Ever had a fundraising goal “handed” to you out of the blue?
I bet you have, and you’re not alone. But that doesn’t make it right.
I’m sick of development directors being expected to perform miracles. And, that’s generally what’s happening when their fundraising goal is created without their input.
When that happens, I know their goals probably have little to do with what they can actually raise, and are more in line with the needs of the finance office.
Two Ways to NEVER Set Your Fundraising Goals
Here are the two most common ways nonprofit organizations set fundraising goals, which you should NEVER do.
1. Never set goals based on last year’s income.
Although this may seem counterintuitive, you should NOT set your fundraising goal as a percent increase of last year’s goal.
For example, last year we raised a million dollars, so this year we’ll raise 1.2 million.
Yes, last year’s fundraising income is one indicator of what you can raise, but it’s certainly not the only one. Last year might have been an anomaly – large or small. Maybe you received a few large bequests or other one-time gifts, which you cannot count on again. Or, you spent last year setting up systems and are now ready to move full steam ahead.
2. Never set goals based on the hole in your budget.
“There’s a hole in your budget.”
Does that line make you want to break out in song?
♩ ♬ “There’s a hole in your budget, dear Liza, dear Liza. There’s a hole in your budget, dear Liza, a hole.” ♬ ♩
(If you don’t have a clue what I’m talking about, simply ignore my bad pun and continue on.) 😉
If there *IS* a hole in your budget, it means you’re expecting to spend more than you’re expecting to earn or raise. Yikes! That’s not a good position to be in. So generally, instead of cutting expenses, the finance department simply increases the amount that the fundraiser needs to raise.
Of course, there’s no reason to believe that simply because you have an operating deficit, you will be able to raise more money. One has nothing to do with the other.
Have you made those mistakes?
Too many organizations use one or even both of these methods to set their fundraising goals, but the obvious problem is that they haven’t taken into account what they *CAN* actually raise.
Why are the Right Fundraising Goals so Important?
Appropriate goals help you keep your eye on the end game. They help you know when you’re on track. And, most importantly, they give you something realistic to strive for.
When development directors are handed arbitrary goals (based on what they raised last year and the hole in their budget) they are less likely to meet them.
Appropriate goals serve as both a benchmark and a road map.
Goals include more than dollars raised!
Fundraising goals should not only be measured in dollars raised. Of course, that’s one important indicator, but not the only one.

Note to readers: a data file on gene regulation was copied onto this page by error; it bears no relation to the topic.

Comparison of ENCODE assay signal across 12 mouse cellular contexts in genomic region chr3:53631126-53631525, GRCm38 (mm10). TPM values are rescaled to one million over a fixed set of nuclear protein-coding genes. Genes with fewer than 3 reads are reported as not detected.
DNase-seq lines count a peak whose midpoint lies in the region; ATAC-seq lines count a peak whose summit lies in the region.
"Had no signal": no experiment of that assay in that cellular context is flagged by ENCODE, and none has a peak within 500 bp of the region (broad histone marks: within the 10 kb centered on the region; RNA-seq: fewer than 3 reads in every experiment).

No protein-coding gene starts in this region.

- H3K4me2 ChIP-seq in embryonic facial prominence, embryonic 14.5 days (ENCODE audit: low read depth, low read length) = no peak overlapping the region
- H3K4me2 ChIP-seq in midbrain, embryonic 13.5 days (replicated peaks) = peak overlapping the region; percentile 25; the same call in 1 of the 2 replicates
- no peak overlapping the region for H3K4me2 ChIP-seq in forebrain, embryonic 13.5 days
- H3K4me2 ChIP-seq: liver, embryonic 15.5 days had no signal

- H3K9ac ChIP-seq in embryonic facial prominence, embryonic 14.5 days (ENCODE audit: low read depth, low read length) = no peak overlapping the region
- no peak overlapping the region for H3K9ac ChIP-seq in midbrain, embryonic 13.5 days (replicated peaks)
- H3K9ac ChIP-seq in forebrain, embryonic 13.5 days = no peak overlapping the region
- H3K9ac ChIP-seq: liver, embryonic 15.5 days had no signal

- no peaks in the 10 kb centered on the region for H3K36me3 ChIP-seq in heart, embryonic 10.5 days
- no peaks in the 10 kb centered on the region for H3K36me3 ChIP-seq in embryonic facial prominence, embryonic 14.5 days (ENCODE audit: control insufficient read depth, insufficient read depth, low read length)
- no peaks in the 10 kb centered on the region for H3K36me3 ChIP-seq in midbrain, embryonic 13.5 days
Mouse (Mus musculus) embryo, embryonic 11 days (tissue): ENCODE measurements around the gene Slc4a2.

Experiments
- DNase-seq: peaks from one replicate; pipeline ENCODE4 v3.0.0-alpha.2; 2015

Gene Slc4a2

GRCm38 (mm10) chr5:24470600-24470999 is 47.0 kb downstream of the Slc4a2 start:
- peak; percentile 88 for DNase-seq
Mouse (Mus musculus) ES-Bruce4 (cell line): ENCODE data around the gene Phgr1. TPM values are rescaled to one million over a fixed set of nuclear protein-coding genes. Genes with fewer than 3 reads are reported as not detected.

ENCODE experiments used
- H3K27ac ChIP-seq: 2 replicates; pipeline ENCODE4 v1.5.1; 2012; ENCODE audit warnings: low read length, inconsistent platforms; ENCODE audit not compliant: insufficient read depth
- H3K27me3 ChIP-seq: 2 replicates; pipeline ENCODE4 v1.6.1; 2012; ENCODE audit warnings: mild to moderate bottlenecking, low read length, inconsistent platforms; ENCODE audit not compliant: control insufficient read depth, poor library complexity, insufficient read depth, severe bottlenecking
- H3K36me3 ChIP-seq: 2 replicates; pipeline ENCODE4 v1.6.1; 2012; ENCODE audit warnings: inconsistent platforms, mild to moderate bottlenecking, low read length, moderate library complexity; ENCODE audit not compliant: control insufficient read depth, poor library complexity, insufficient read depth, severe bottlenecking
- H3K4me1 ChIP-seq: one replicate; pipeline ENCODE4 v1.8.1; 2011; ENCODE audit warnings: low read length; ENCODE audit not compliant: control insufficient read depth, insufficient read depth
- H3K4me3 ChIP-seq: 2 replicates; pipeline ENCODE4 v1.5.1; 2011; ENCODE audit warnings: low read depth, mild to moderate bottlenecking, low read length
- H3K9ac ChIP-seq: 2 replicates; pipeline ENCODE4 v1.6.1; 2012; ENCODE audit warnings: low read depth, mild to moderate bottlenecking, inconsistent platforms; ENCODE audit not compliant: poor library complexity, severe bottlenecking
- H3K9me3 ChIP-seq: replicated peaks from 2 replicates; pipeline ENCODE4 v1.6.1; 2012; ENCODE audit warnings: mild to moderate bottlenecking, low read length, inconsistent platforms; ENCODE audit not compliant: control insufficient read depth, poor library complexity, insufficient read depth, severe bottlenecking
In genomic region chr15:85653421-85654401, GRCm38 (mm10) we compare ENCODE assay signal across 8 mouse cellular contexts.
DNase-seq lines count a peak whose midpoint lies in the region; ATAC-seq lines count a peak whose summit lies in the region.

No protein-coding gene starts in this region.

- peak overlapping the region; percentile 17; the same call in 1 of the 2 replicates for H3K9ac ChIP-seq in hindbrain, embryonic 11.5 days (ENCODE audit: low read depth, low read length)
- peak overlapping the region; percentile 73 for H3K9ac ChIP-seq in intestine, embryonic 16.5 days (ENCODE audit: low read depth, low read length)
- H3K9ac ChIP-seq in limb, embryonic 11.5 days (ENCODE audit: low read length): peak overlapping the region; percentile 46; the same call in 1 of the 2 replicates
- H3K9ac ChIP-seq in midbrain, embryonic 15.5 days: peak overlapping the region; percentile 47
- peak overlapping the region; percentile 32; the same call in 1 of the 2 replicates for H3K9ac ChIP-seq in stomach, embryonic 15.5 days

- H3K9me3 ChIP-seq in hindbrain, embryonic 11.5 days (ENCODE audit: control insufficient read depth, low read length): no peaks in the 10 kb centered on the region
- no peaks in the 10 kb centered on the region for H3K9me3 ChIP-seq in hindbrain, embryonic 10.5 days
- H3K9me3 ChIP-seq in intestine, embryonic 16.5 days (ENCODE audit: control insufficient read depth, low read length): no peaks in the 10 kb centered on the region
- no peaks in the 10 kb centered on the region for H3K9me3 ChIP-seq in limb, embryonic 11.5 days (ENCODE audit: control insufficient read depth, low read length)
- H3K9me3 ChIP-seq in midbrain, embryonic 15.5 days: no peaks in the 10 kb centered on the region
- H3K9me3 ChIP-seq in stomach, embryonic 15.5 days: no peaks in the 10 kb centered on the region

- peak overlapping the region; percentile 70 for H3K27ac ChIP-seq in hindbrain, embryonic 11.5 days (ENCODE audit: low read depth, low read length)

Donor Retention must be one of your goals.
Do you honestly know your donor retention rate, both for first time donors as well as for repeat donors?
Knowing and understanding your donor retention rate will tell you more about your fundraising program than any other goal or statistic. Can you answer the questions?
- How many donors return and give again year after year?
- How many first time donors make a second gift?
- How many donors increased/decreased their giving?
Successful donor retention is the key to a successful fundraising program. It doesn’t matter if you’re acquiring new donors like gangbusters if none of them stick around to make a second gift.
So How Should You Set Your Fundraising Goals?
You’ll want to set your fundraising goals based on careful and thoughtful analysis of your prospective donors and fundraising activities.
Know why your goals are what they are.
Certainly last year’s fundraising income should be taken into account, but it should not be the sole determining factor. And, if you plan to increase your dollar goal above what you raised last year, you had better know why.
When determining your goals, always ask yourself…
- Do you have more prospective donors?
- Do you have reason to believe your current donors will give again and give larger gifts?
- Do you have a stronger retention plan?
What strategy beyond “we need more money” will you use to raise more than you raised last year?
Try this Free Goal Worksheet…
This downloadable Goal Worksheet is one of dozens of transformative worksheets provided through Mastering Major Gifts, a game-changing 7-week online training course that unlocks your true major gift fundraising potential.
Mastering Major Gifts is for experienced fundraising professionals who want to get started raising major gifts in a BIG way. It’s for those full-time professionals who are committed to taking their organization, and their careers, to the next level.